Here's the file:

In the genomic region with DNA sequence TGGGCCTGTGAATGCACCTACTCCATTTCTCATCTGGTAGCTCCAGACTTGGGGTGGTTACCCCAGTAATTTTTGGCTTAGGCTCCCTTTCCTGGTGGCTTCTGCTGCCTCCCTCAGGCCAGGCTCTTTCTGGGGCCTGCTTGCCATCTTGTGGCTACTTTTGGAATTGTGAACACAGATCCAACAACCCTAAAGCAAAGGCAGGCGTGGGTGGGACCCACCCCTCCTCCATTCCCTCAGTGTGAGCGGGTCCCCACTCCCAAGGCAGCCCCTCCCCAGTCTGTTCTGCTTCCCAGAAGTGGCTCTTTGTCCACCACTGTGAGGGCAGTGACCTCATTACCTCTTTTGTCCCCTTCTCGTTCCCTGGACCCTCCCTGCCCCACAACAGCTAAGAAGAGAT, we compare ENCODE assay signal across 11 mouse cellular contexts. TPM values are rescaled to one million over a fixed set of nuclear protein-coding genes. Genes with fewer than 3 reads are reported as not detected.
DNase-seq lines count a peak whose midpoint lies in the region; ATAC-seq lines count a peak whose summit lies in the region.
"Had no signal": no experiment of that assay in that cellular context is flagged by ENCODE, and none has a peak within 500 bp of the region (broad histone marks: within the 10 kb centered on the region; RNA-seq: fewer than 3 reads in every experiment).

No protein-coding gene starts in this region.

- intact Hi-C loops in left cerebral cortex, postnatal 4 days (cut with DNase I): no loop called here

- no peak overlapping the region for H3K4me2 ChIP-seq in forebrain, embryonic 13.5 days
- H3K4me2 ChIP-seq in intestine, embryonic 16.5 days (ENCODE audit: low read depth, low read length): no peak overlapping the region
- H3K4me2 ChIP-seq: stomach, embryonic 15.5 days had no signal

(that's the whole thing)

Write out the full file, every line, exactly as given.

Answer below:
In the genomic region with DNA sequence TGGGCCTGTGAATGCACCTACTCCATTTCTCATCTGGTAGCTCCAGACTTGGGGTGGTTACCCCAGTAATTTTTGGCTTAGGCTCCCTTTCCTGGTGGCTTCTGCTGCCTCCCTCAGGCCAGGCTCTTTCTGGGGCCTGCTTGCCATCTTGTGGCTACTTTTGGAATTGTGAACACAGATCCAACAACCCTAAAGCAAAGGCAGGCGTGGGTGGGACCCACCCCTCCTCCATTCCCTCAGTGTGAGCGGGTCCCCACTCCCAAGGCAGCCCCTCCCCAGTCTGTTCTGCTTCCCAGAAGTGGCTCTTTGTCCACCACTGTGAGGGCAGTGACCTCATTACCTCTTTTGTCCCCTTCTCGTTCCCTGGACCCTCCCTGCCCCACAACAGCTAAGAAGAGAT, we compare ENCODE assay signal across 11 mouse cellular contexts. TPM values are rescaled to one million over a fixed set of nuclear protein-coding genes. Genes with fewer than 3 reads are reported as not detected.
DNase-seq lines count a peak whose midpoint lies in the region; ATAC-seq lines count a peak whose summit lies in the region.
"Had no signal": no experiment of that assay in that cellular context is flagged by ENCODE, and none has a peak within 500 bp of the region (broad histone marks: within the 10 kb centered on the region; RNA-seq: fewer than 3 reads in every experiment).

No protein-coding gene starts in this region.

- intact Hi-C loops in left cerebral cortex, postnatal 4 days (cut with DNase I): no loop called here

- no peak overlapping the region for H3K4me2 ChIP-seq in forebrain, embryonic 13.5 days
- H3K4me2 ChIP-seq in intestine, embryonic 16.5 days (ENCODE audit: low read depth, low read length): no peak overlapping the region
- H3K4me2 ChIP-seq: stomach, embryonic 15.5 days had no signal